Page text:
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The award-winning newspaper of Anne Arundel Community College.

Campus Current

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Grad installs tanks in HLSB

An+AACC+entrepreneurial+studies+graduate+installed+half+a+dozen+fish+tanks+in+the+Health+and+Life+Sciences+Building.+Shown%2C+lab+mascot+Puffy+the+pufferfish.%0A
Divine Mesumbe
An AACC entrepreneurial studies graduate installed half a dozen fish tanks in the Health and Life Sciences Building. Shown, lab mascot Puffy the pufferfish.

A 2015 graduate of AACC’s entrepreneurial studies program is back on campus installing fish tanks in the Health and Life Sciences Building.
Dalton Leonard, owner of FantaSEA Aquariums, has installed six tanks in two biology classrooms for fish and other aquatic life.
Leonard also installs tanks in the offices of doctors and lawyers, who rely on FantaSEA Aquariums to feed and care for the fish.
The AACC job, Leonard said, is unique because a team at the college manages the tanks and takes care of the fish.
“They have a whole staff of biologists and team members” to manage the tanks, Leonard said.
Leonard said his favorite AACC tank is home to Puffy, a pufferfish with origins in the northern parts of North America to the southern parts of South America, who “quickly captured all of our hearts here and quickly became even one of our favorite fish.”
First-year arts and sciences student Saladi Walden agreed that Puffy is a class favorite. “Puffy deserves the spotlight,” Walden said.
Technical Specialist Tera Williamson called Puffy “kind of our lab mascot.”
Leonard designed each tank to mimic a different type of ecosystem, according to biology professor Paul Bushmann, who pointed to habitats featuring fish that live in tropical fresh or salt water or African fresh water, for example.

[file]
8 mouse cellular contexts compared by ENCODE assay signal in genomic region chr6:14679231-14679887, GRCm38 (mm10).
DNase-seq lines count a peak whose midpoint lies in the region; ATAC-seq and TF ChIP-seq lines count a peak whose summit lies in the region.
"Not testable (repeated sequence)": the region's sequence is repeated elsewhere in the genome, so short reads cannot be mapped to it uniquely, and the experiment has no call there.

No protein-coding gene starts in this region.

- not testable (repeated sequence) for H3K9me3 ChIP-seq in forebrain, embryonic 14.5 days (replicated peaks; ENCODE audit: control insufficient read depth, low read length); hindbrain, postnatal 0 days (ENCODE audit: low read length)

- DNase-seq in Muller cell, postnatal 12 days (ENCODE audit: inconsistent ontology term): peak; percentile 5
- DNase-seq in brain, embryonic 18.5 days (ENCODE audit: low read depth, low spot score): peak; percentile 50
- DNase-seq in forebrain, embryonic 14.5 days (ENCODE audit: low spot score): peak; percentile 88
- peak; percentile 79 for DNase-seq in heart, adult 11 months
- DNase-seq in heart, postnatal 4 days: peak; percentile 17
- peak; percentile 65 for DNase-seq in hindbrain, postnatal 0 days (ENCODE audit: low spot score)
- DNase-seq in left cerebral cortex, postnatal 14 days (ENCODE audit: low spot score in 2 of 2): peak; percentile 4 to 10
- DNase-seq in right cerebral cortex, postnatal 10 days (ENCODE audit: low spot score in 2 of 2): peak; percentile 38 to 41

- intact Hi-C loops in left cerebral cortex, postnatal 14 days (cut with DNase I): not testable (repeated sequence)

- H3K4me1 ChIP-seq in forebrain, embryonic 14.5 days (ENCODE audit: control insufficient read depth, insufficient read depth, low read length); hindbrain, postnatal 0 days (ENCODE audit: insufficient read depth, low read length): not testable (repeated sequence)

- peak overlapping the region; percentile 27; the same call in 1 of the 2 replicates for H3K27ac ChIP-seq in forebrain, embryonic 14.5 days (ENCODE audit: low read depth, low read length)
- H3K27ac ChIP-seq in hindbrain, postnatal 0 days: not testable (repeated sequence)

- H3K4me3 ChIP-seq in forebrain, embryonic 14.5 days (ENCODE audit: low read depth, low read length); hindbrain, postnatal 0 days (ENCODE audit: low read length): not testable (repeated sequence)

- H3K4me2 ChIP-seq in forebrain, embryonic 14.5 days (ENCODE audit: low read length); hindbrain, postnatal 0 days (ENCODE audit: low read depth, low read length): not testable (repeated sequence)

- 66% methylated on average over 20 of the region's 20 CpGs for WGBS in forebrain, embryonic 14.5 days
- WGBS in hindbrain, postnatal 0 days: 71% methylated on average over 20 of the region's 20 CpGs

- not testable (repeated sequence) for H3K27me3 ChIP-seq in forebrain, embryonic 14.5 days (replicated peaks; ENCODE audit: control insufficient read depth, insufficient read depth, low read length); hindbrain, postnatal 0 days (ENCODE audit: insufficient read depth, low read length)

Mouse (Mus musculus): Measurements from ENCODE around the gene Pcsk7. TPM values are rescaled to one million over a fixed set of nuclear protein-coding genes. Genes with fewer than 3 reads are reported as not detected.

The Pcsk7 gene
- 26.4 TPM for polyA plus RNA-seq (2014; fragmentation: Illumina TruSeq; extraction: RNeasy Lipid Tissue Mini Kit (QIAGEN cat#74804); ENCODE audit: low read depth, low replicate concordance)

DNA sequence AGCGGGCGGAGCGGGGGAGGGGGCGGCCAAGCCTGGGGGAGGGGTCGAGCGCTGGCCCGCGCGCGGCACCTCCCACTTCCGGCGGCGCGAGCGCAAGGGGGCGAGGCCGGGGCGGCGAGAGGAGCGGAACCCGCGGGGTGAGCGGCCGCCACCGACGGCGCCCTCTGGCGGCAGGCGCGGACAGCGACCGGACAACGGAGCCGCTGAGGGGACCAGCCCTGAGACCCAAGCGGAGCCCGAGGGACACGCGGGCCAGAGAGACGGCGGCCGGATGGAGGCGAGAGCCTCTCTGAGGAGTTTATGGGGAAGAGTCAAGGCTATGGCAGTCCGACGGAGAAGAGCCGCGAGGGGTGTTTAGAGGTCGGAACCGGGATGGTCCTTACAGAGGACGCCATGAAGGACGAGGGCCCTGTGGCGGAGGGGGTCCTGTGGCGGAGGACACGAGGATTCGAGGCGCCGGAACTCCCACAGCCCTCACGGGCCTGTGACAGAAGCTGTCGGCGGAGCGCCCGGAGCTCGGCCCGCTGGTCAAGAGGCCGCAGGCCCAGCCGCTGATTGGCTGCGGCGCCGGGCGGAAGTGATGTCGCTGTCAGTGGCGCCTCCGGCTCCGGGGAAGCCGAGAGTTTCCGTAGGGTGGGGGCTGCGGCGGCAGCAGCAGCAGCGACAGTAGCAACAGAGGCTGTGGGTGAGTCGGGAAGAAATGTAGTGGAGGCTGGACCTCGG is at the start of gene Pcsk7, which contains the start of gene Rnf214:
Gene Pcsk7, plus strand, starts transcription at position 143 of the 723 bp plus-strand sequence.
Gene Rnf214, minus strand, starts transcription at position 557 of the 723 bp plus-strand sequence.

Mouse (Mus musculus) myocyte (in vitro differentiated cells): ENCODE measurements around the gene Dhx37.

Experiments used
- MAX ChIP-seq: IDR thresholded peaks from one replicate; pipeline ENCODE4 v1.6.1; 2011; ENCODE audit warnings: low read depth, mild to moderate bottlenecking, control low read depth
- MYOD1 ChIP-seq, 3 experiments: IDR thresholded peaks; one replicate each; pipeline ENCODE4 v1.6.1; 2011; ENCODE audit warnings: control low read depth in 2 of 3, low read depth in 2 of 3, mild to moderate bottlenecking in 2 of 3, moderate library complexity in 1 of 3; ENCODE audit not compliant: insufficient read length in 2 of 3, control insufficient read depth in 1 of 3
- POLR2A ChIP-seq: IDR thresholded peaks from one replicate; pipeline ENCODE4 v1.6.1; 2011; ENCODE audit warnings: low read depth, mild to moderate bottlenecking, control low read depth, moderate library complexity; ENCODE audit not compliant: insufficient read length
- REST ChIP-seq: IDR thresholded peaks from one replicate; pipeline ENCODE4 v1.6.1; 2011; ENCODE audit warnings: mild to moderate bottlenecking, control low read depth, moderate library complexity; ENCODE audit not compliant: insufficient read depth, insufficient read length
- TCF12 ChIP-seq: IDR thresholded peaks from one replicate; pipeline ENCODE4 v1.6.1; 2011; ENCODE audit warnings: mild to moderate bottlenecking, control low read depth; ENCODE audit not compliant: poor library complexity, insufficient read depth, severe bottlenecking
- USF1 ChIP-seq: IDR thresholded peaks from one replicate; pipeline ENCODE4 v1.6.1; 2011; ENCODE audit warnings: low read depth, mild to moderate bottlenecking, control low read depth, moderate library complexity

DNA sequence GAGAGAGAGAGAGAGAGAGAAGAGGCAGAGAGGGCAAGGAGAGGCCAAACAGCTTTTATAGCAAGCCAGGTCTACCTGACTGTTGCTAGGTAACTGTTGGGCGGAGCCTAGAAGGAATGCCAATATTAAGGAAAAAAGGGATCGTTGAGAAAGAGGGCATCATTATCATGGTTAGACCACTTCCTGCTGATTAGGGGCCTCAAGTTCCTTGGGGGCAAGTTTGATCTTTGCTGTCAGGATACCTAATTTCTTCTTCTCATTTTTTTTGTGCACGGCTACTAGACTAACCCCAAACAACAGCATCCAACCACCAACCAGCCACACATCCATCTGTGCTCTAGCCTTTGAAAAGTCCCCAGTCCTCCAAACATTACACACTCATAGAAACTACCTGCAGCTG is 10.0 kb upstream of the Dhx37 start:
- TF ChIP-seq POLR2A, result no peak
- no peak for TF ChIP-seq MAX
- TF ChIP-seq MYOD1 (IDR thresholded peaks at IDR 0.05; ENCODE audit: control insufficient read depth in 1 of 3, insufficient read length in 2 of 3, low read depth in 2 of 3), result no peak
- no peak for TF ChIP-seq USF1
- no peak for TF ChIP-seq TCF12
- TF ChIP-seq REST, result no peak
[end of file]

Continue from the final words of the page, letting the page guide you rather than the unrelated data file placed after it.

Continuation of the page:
One tank, Bushmann said, contains fish that “you might see in a coral reef,” and another features “local fish from the [Chesapeake] Bay.”
Leonard said a coral reef aquarium is the most important kind of tank to put into a classroom.
“The next time that a student … hears of an oil spill, or the temperature of the ocean rising, or a coral reefing event, or a coral spawning event, or pollution, or an invasive species, now they have this memory of a beautiful reef aquarium and what they’re actually trying to protect out there in the ocean.”
Leonard added: “The majority of people in the country will never venture out into the ocean, and an even smaller majority of people will ever open their eyes to below sea level.”
Second-year arts and sciences student Owen Ashdown said inside the Chesapeake Bay tank is “pretty much … all stuff you can find there,” while the fresh-water tanks are “supposed to simulate, like, a river.”
Students taking biology classes sometimes feed the fish. Some students, like Ashdown, help clean the tanks.
Some of the tanks, which serve as a backdrop for the classes, contain animals like a Chilean rose tarantula, a Madagascar hissing cockroach and a corn snake named March.
Leonard enrolled in AACC at age 18 after installing a 1,600-gallon aquarium at Annapolis Mall.
“And then I realized that I knew everything about fish and nothing about business,” Leonard said. “That is when I enrolled myself in community college’s Entrepreneurial Studies program and became a Ratcliffe Scholar.”
He added: “I was happy to be able to give back.”

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